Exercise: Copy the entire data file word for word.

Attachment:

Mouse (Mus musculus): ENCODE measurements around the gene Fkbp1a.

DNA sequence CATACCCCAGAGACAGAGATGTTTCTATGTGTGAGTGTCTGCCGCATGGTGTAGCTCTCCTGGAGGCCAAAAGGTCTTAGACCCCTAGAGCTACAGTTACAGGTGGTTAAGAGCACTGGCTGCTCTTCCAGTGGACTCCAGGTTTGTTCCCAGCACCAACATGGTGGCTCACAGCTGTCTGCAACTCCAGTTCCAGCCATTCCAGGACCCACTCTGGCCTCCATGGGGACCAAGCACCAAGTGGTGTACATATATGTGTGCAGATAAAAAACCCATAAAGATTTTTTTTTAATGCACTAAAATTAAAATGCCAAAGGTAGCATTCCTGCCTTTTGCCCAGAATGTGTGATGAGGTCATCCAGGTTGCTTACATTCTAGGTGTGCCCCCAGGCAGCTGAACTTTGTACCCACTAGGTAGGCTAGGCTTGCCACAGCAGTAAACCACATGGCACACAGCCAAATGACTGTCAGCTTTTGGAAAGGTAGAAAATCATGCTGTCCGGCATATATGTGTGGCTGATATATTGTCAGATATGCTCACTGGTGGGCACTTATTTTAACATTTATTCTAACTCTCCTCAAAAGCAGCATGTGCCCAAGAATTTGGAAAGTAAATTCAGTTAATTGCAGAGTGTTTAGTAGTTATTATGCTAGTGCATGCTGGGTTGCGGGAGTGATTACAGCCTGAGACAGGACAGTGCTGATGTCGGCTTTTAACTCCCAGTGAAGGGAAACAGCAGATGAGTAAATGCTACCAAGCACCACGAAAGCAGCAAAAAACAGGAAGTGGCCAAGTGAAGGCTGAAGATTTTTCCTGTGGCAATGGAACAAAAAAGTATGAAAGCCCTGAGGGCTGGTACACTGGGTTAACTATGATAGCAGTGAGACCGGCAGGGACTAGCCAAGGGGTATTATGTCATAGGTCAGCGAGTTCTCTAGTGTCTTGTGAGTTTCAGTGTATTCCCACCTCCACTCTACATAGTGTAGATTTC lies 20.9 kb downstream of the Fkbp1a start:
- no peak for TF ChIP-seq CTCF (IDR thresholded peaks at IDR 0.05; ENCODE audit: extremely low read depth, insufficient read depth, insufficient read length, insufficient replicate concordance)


Mouse (Mus musculus): ENCODE measurements around the gene Fkbp1a.

DNA sequence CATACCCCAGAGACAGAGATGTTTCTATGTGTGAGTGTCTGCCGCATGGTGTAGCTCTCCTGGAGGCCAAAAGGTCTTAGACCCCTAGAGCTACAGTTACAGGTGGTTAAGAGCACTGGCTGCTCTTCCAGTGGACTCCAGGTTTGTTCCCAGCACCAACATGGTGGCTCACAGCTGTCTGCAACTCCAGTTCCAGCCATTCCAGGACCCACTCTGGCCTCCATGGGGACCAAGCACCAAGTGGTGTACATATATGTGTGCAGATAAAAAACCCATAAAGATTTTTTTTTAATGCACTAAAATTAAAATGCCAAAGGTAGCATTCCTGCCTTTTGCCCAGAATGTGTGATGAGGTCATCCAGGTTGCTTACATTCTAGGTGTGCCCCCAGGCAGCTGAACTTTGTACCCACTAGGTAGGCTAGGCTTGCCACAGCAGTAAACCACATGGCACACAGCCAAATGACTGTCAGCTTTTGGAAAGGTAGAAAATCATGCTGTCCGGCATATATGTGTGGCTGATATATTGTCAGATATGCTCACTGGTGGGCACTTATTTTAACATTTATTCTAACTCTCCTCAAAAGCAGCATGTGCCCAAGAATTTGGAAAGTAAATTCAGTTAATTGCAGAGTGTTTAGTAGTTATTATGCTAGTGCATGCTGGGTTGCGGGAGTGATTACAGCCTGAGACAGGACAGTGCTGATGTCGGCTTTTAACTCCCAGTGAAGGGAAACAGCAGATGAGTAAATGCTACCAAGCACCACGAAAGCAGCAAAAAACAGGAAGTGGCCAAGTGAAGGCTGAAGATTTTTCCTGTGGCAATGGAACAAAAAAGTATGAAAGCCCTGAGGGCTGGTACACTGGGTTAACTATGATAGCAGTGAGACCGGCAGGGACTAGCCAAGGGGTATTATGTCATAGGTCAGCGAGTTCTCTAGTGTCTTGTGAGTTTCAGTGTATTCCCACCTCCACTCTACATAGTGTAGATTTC lies 20.9 kb downstream of the Fkbp1a start:
- no peak for TF ChIP-seq CTCF (IDR thresholded peaks at IDR 0.05; ENCODE audit: extremely low read depth, insufficient read depth, insufficient read length, insufficient replicate concordance)